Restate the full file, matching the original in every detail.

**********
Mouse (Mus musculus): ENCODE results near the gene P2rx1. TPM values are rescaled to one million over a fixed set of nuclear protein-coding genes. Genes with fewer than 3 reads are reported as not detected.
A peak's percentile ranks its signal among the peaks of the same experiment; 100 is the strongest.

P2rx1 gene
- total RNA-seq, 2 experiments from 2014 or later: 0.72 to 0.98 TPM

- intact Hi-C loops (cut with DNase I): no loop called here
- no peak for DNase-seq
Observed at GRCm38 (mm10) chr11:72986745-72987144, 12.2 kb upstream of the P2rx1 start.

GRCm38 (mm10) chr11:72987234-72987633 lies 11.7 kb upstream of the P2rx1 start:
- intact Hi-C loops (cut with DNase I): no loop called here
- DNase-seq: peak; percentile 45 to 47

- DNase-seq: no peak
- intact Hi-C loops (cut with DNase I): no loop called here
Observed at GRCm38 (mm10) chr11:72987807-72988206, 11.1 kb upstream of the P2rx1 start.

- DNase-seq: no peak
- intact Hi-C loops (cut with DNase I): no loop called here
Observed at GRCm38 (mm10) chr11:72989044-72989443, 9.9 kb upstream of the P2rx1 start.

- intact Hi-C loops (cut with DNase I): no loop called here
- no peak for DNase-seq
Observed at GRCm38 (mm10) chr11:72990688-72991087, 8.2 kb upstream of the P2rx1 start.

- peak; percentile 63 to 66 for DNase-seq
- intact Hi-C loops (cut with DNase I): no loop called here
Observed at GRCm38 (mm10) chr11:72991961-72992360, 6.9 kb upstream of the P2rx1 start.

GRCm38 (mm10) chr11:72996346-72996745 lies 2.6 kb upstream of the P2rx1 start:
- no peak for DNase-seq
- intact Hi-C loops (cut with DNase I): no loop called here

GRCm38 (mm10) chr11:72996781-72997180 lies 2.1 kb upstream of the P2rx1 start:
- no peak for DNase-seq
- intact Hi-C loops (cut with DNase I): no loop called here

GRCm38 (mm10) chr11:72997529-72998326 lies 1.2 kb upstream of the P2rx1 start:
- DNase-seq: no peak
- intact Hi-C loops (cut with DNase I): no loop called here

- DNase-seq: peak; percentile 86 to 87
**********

Mouse (Mus musculus): ENCODE results near the gene P2rx1. TPM values are rescaled to one million over a fixed set of nuclear protein-coding genes. Genes with fewer than 3 reads are reported as not detected.
A peak's percentile ranks its signal among the peaks of the same experiment; 100 is the strongest.

P2rx1 gene
- total RNA-seq, 2 experiments from 2014 or later: 0.72 to 0.98 TPM

- intact Hi-C loops (cut with DNase I): no loop called here
- no peak for DNase-seq
Observed at GRCm38 (mm10) chr11:72986745-72987144, 12.2 kb upstream of the P2rx1 start.

GRCm38 (mm10) chr11:72987234-72987633 lies 11.7 kb upstream of the P2rx1 start:
- intact Hi-C loops (cut with DNase I): no loop called here
- DNase-seq: peak; percentile 45 to 47

- DNase-seq: no peak
- intact Hi-C loops (cut with DNase I): no loop called here
Observed at GRCm38 (mm10) chr11:72987807-72988206, 11.1 kb upstream of the P2rx1 start.

- DNase-seq: no peak
- intact Hi-C loops (cut with DNase I): no loop called here
Observed at GRCm38 (mm10) chr11:72989044-72989443, 9.9 kb upstream of the P2rx1 start.

- intact Hi-C loops (cut with DNase I): no loop called here
- no peak for DNase-seq
Observed at GRCm38 (mm10) chr11:72990688-72991087, 8.2 kb upstream of the P2rx1 start.

- peak; percentile 63 to 66 for DNase-seq
- intact Hi-C loops (cut with DNase I): no loop called here
Observed at GRCm38 (mm10) chr11:72991961-72992360, 6.9 kb upstream of the P2rx1 start.

GRCm38 (mm10) chr11:72996346-72996745 lies 2.6 kb upstream of the P2rx1 start:
- no peak for DNase-seq
- intact Hi-C loops (cut with DNase I): no loop called here

GRCm38 (mm10) chr11:72996781-72997180 lies 2.1 kb upstream of the P2rx1 start:
- no peak for DNase-seq
- intact Hi-C loops (cut with DNase I): no loop called here

GRCm38 (mm10) chr11:72997529-72998326 lies 1.2 kb upstream of the P2rx1 start:
- DNase-seq: no peak
- intact Hi-C loops (cut with DNase I): no loop called here

- DNase-seq: peak; percentile 86 to 87